How Many Caves are Really in Florida?

By
Samantha Kern
Madison Blue Springs State Park
Photo Credits
All photos courtesy of www.floridastateparks.org

Have you ever wondered how many caves are really in the state of Florida? Some other states, like Pennsylvania for instance, have a lot of natural caves that make for some cool exploration days. But Florida isn’t quite as lucky since it’s a much flatter area. That makes the caves that the state does have an even more unique experience to check out when you are looking for something cool to do! There are also quite a few water caves in the state, but to visit all of those, one must have a diving certification. Even so, the areas are all natural and full of hiking trails and beautiful scenery. 

Florida Caverns State Park (Marianna, Florida)
It just so happens that some of the caves that reside in Florida are in state parks. With tours every day of the year, except Thanksgiving Day and Christmas Day, this is an opportunity to get out and see the natural area when you need something different to do. Caves are naturally cool because they are in the earth, which makes caves a perfect activity to do on a hot Florida day. The Florida Caverns have several underground rooms to explore, with stalactites, stalagmites, flowstones, and draperies to enjoy and photograph for some beautiful reminders of the visit. Because there are tours, you can’t go off and explore on your own, but it’s still a cool experience to see the natural wonders that can be underground. 

Florida Caverns

Wes Skiles Peacock Springs State Park (Live Oak, Florida)
Another natural cave set among the state park system, Wes Skiles Peacock Springs State Park is super cool because the caves are underwater. There are two major springs, a spring run, and six sinkholes to explore within the grounds. As home to one of the longest underwater cave systems in the continental US, it’s open only to those who have proof of their scuba certification for safety purposes but everyone is encouraged to visit the rest of the park. Even if you don’t have your scuba license, it’s neat to know that under the dirt trails you’re walking on are twisting tunnels of water caves. 

Wes Skiles Peacock Springs State Park

Withlacoochee State Forest Park (Inverness, Florida)
There are a couple caves within Withlacoochee State Forest, the two biggest caves are Dames Cave and Peace Cave, although smaller caves are also here. They are located in the Citrus Tract portion of the forest. The first cave that visitors come across, Dames Cave, is also known as Vandal Cave as there are years of graffiti on the walls of the cave system. After Vandal Cave are other caves that can be a bit trickier to get to. For some, you just have to duck your head to make your way through, but others are much smaller and have to be crawled through. These caves don’t see a lot of traffic because of this. All of the caves here are among the oldest in Florida, so they are more often visited by people of the area, but there is the occasional traveler outside the area who will scope out the caves. Withlacoochee State Forest does not offer tours, this is a strictly visit at your own risk trip, so be sure to travel with friends so you’re not alone. And bring some flashlights because the caves can be pretty dark.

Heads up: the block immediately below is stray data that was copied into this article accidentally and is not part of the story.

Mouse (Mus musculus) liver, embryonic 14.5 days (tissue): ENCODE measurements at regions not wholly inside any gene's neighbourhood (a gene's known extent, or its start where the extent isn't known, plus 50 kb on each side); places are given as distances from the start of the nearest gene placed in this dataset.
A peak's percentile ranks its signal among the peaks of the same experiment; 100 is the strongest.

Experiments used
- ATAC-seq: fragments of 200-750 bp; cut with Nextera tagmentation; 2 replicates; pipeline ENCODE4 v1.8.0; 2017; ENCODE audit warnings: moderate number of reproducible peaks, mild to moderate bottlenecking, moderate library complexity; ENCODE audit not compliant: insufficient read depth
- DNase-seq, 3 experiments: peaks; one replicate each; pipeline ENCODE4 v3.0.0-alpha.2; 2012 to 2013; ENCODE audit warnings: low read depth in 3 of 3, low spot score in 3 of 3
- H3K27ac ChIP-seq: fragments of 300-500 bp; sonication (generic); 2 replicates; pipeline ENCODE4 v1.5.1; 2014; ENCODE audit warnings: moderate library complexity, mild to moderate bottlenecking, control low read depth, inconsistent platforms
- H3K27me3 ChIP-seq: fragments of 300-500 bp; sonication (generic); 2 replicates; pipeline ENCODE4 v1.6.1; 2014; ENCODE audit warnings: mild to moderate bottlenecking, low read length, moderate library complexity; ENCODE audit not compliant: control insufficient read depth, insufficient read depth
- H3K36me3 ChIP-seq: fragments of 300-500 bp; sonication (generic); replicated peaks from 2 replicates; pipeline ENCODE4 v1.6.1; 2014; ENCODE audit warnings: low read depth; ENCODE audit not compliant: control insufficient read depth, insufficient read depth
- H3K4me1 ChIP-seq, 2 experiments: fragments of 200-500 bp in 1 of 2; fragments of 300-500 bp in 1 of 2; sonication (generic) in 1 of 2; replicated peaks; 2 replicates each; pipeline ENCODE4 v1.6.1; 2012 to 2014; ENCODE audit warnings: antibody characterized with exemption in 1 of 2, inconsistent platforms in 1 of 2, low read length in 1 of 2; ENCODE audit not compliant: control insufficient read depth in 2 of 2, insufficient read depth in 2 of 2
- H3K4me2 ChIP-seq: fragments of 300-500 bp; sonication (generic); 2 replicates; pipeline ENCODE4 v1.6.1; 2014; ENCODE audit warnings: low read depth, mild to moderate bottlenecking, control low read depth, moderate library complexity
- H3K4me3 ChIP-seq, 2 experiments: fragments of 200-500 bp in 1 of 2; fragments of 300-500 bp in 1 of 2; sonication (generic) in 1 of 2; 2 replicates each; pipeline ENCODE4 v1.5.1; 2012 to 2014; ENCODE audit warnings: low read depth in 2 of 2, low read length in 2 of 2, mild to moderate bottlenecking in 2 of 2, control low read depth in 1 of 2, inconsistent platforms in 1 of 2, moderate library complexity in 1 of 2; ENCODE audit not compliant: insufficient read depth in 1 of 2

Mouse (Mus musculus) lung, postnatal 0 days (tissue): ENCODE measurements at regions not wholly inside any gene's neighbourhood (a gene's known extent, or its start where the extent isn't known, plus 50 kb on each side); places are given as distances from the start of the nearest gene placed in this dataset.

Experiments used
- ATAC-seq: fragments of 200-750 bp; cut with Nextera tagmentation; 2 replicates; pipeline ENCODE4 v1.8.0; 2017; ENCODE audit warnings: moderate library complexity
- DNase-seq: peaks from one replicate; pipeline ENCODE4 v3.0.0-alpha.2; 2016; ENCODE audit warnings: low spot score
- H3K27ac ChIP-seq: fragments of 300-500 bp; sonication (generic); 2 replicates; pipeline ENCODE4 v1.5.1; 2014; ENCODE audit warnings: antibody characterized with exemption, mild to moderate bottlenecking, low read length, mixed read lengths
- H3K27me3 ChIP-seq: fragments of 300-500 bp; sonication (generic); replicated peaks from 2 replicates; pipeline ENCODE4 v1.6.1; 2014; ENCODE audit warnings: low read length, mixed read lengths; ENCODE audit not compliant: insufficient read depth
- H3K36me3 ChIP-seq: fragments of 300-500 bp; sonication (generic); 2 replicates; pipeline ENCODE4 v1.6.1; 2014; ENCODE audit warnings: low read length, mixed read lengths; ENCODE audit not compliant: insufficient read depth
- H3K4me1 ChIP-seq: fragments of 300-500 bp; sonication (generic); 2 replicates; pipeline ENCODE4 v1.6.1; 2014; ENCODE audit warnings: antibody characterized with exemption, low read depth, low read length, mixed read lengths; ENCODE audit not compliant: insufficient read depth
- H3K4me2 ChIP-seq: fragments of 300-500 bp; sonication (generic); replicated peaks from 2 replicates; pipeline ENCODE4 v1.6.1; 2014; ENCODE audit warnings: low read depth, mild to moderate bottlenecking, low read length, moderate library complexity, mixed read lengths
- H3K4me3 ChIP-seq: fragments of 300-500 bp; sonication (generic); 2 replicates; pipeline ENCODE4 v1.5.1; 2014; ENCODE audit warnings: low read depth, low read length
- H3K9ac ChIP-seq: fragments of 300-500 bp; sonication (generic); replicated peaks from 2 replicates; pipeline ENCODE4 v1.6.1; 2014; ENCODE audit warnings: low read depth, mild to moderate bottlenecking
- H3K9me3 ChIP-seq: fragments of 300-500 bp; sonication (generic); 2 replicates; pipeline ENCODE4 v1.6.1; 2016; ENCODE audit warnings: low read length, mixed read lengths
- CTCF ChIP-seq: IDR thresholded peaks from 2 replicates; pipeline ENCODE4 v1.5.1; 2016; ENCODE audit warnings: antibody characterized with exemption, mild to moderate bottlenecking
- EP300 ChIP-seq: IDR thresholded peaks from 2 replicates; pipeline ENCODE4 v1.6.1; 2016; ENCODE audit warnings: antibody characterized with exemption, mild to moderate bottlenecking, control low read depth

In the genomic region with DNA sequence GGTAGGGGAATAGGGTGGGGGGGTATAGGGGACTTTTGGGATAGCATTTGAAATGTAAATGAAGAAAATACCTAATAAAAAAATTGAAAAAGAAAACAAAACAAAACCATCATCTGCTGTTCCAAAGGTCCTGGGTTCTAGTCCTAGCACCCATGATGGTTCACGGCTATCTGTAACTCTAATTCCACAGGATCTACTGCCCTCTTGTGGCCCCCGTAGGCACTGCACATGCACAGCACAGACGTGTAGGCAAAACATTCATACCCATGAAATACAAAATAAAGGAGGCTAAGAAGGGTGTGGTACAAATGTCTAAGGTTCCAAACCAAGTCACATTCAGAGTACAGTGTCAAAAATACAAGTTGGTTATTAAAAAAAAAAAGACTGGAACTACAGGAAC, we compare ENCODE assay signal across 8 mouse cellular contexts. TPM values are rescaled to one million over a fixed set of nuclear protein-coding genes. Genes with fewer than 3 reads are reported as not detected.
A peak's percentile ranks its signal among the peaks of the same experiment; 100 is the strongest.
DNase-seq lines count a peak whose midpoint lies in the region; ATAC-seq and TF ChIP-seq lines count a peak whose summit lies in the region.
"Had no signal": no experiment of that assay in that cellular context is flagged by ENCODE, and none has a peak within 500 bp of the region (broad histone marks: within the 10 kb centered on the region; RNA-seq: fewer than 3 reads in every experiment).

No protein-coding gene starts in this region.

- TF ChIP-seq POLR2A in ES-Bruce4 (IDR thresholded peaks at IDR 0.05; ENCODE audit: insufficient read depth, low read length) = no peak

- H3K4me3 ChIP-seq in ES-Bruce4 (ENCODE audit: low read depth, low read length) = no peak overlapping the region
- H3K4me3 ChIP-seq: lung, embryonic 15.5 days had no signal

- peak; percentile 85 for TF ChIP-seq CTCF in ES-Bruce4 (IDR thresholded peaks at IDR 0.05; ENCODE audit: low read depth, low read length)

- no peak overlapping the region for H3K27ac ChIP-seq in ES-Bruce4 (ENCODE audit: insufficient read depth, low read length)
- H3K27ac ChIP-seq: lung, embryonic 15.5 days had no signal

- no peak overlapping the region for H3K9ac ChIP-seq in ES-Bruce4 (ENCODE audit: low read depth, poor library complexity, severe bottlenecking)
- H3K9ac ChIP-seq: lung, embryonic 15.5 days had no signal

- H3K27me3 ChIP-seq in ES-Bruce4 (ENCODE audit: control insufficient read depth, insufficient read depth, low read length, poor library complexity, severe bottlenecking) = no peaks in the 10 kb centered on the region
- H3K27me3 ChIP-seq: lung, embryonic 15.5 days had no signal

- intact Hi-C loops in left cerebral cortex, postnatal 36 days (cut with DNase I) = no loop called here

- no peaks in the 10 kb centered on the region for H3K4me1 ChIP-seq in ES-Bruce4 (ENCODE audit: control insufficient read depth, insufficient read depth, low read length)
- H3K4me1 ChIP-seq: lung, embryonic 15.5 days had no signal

Withlacoochee State Park

Madison Blue Spring State Park (Lee, Florida)
A natural spring that is also home to a water cave, Madison Blue Spring State Park is a fantastic place to visit if you want to swim, paddle, and view wildlife in its natural habitat. The caves here are under water, so a scuba diving certification is a must if you want to explore the deep underwater caves. The awesome part of visiting this state park though, is that you can still swim in the springs even if you don’t have your scuba certification. Kids and adults alike swim and snorkel in the beautiful waters, and they can see fish and other water animals through their goggles. The waters are such a crystal clear blue and as it’s settled in among the trees, it’s a perfect way to relax and get away from the hustle and bustle of daily life. 

Madison blue Springs State Park

Scott Springs Park (Ocala, Florida)
Scott Springs Park is not a large park, it’s actually pretty small, with a playground for kids and a cute wooden boardwalk that allows visitors to check out the springs a little closer. A lot of people even come here for lunch between their work shifts to enjoy the natural scenery. But there’s also a small cave here, called a grotto. A grotto is basically a very small, picturesque cave that can’t actually be explored, but you can see the little cave opening when exploring the park as a whole. A 22-acre park, Scott Springs could be just the ticket to a relaxing afternoon among the natural world.